Multidimensional Visualization of Process Monitoring and Quality Assurance Data in High-Volume Discrete Manufacturing
Advances in microcomputing hardware and software over the last several years have resulted in personal computers with exceptional computational power and speed. As the costs associated with microcomputer hardware and software continue to decline, manufacturers have begun to implement numerous information technology components on the shop floor. Components such as microcomputer file servers and client workstations are replacing traditional (manual) methods of data collection and analysis since they can be used as a tool for real-time decision-making. Server-based and web-based shop floor data collection and monitoring software applications are able to collect vast amounts of data in a relatively short period of time. In addition, advances in telecommunications and computer interconnectivity allow for the remote access and sharing of this data for additional analysis. Rarely, however, does the method by which a manager reviews production and quality data keep pace with the large amount of data being collected and thus available for analysis.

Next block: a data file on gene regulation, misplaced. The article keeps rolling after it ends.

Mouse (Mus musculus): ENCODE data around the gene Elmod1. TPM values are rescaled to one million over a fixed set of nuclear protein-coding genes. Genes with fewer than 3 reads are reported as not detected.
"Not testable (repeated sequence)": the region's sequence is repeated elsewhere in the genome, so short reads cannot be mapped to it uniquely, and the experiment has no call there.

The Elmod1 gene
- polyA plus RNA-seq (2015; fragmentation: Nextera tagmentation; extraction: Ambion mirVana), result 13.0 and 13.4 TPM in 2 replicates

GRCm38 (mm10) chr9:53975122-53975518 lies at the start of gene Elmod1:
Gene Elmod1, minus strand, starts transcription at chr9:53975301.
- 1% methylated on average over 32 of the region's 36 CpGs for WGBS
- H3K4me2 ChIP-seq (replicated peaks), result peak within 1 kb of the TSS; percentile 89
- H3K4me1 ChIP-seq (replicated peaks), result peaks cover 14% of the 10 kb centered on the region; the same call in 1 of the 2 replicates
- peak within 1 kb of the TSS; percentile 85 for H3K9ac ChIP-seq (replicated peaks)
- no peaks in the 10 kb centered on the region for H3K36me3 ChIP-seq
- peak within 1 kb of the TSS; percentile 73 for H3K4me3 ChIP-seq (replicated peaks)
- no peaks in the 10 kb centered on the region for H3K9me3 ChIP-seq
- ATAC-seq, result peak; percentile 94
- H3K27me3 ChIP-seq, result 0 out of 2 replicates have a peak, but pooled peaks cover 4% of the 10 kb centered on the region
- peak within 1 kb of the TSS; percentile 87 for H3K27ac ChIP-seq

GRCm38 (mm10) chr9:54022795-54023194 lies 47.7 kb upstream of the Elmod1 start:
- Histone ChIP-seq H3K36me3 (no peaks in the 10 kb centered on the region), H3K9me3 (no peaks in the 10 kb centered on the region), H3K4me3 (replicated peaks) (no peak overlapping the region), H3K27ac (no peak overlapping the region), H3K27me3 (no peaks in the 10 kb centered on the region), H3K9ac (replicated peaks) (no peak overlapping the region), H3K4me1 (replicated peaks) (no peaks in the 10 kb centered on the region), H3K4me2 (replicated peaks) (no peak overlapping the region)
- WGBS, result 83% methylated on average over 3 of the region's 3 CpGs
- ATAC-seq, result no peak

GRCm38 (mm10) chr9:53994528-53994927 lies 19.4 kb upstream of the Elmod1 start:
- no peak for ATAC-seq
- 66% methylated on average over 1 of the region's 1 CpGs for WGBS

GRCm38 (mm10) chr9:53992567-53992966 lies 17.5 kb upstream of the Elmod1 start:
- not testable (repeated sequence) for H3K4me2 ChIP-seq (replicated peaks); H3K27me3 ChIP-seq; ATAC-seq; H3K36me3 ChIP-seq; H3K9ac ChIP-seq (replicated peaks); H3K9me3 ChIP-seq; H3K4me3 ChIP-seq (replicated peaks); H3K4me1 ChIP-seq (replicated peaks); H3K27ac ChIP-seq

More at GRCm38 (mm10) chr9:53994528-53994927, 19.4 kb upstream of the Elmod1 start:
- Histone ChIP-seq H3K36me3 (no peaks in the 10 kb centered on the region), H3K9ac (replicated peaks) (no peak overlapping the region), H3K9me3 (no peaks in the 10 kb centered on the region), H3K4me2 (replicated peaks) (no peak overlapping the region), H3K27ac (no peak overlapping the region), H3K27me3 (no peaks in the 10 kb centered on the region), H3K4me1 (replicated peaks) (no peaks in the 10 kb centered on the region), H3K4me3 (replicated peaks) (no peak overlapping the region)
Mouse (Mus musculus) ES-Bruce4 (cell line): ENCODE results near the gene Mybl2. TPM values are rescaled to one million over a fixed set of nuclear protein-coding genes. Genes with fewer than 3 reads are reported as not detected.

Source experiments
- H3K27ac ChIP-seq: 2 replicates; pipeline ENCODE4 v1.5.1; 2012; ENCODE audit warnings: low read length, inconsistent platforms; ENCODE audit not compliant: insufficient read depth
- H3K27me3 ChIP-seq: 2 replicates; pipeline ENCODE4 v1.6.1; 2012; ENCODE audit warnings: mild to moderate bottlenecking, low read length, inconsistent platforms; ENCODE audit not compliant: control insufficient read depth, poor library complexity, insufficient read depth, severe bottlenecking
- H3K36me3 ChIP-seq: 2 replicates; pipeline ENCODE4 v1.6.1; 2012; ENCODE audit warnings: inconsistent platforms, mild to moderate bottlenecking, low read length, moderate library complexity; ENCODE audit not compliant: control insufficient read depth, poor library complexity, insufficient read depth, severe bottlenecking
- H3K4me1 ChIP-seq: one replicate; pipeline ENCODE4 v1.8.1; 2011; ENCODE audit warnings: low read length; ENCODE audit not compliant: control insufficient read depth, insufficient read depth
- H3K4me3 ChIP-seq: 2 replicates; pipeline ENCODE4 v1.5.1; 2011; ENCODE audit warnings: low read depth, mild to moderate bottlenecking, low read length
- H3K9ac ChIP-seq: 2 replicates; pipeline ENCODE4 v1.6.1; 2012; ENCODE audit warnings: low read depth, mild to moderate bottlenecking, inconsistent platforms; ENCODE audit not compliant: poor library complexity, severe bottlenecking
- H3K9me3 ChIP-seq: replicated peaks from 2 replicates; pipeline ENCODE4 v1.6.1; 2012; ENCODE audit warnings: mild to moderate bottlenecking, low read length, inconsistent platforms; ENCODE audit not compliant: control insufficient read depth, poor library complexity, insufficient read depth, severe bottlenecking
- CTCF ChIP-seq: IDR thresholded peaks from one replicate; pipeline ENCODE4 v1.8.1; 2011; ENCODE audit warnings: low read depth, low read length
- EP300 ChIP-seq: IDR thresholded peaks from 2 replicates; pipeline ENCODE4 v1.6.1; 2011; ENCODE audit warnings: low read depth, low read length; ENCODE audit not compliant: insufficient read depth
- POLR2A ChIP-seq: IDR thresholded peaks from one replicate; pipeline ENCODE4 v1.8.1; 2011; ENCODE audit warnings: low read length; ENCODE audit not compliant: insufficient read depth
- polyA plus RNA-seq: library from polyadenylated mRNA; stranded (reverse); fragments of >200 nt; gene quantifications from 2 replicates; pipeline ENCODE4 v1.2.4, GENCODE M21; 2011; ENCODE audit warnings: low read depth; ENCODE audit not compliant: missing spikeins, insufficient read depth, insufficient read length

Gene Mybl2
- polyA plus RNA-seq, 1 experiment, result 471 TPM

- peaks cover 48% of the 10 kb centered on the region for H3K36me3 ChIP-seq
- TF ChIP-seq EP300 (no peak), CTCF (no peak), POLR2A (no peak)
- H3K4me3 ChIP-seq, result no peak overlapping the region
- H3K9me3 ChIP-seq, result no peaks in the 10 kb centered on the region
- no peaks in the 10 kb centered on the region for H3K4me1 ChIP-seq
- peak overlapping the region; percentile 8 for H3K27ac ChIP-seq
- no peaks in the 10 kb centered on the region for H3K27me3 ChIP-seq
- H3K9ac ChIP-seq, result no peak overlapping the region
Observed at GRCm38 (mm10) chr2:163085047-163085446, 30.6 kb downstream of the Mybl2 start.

Visualization techniques that allow the decision maker to react quickly, such as the ability to view and manipulate vast amounts of data in real-time, may provide an alternative for operations managers and decision-makers. These techniques can be used to improve the communication between the manager using a microcomputer and the microcomputer itself through the use of computer-generated, domain-specific visualizations. This study explores the use of visualization tools and techniques applied to manufacturing systems as an aid in managerial decision-making. Numerous visual representations that support process and quality monitoring have been developed and presented for evaluation of process and product quality characteristics. These visual representations are based on quality assurance data and process monitoring data from a high-volume, discrete product manufacturer with considerable investment in both automated and intelligent processes and information technology components. A computer-based application was developed and used to display the visual representations that were then presented to a sample group of evaluators who evaluated them with respect to their ability to utilize them in making accurate and timely decisions about the processes being monitored. This study concludes with a summary of the results and provides a direction for future research efforts.